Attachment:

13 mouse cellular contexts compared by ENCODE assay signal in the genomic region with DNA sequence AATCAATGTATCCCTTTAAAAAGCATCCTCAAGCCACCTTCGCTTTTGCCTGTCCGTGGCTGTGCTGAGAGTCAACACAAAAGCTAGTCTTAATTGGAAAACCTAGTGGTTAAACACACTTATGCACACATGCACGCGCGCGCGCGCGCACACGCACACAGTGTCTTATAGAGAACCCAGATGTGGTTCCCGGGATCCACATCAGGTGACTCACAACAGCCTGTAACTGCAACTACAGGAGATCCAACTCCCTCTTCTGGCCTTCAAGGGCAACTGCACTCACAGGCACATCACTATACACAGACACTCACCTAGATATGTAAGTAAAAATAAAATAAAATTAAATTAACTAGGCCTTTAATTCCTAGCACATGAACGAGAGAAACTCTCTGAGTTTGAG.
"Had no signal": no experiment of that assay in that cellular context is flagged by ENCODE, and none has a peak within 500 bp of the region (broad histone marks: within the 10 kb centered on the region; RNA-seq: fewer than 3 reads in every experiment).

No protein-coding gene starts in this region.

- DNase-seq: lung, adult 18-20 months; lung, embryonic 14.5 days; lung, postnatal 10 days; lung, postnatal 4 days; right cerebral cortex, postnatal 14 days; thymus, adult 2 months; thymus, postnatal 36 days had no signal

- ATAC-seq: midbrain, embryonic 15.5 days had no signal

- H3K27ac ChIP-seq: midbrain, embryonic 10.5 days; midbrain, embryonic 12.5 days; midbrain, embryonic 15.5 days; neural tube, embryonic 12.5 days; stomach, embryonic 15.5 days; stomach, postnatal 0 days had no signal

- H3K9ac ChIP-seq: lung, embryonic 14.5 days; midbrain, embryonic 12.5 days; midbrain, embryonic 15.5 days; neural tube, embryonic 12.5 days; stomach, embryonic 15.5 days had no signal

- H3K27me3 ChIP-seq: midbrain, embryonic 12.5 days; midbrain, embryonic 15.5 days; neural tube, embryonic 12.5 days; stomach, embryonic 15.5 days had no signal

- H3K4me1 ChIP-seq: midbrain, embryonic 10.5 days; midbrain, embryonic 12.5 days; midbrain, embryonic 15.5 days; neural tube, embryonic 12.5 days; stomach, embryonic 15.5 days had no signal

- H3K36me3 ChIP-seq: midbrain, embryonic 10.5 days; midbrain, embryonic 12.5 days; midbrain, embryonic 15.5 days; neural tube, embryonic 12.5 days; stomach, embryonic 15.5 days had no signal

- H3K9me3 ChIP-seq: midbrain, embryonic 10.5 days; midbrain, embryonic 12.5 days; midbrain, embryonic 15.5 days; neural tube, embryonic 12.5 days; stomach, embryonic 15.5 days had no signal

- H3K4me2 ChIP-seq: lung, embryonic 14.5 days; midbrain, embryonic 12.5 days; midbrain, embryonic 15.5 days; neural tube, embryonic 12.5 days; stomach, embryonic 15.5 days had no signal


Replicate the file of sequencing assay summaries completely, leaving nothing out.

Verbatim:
13 mouse cellular contexts compared by ENCODE assay signal in the genomic region with DNA sequence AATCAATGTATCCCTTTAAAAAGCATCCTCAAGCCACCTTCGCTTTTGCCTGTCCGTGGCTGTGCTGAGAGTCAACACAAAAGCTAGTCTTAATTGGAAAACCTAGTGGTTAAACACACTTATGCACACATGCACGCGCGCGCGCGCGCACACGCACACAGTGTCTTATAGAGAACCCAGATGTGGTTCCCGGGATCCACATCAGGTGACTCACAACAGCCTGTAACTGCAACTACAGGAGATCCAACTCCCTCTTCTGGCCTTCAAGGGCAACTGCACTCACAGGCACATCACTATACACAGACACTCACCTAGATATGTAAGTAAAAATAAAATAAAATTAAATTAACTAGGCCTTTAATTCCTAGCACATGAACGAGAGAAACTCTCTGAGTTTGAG.
"Had no signal": no experiment of that assay in that cellular context is flagged by ENCODE, and none has a peak within 500 bp of the region (broad histone marks: within the 10 kb centered on the region; RNA-seq: fewer than 3 reads in every experiment).

No protein-coding gene starts in this region.

- DNase-seq: lung, adult 18-20 months; lung, embryonic 14.5 days; lung, postnatal 10 days; lung, postnatal 4 days; right cerebral cortex, postnatal 14 days; thymus, adult 2 months; thymus, postnatal 36 days had no signal

- ATAC-seq: midbrain, embryonic 15.5 days had no signal

- H3K27ac ChIP-seq: midbrain, embryonic 10.5 days; midbrain, embryonic 12.5 days; midbrain, embryonic 15.5 days; neural tube, embryonic 12.5 days; stomach, embryonic 15.5 days; stomach, postnatal 0 days had no signal

- H3K9ac ChIP-seq: lung, embryonic 14.5 days; midbrain, embryonic 12.5 days; midbrain, embryonic 15.5 days; neural tube, embryonic 12.5 days; stomach, embryonic 15.5 days had no signal

- H3K27me3 ChIP-seq: midbrain, embryonic 12.5 days; midbrain, embryonic 15.5 days; neural tube, embryonic 12.5 days; stomach, embryonic 15.5 days had no signal

- H3K4me1 ChIP-seq: midbrain, embryonic 10.5 days; midbrain, embryonic 12.5 days; midbrain, embryonic 15.5 days; neural tube, embryonic 12.5 days; stomach, embryonic 15.5 days had no signal

- H3K36me3 ChIP-seq: midbrain, embryonic 10.5 days; midbrain, embryonic 12.5 days; midbrain, embryonic 15.5 days; neural tube, embryonic 12.5 days; stomach, embryonic 15.5 days had no signal

- H3K9me3 ChIP-seq: midbrain, embryonic 10.5 days; midbrain, embryonic 12.5 days; midbrain, embryonic 15.5 days; neural tube, embryonic 12.5 days; stomach, embryonic 15.5 days had no signal

- H3K4me2 ChIP-seq: lung, embryonic 14.5 days; midbrain, embryonic 12.5 days; midbrain, embryonic 15.5 days; neural tube, embryonic 12.5 days; stomach, embryonic 15.5 days had no signal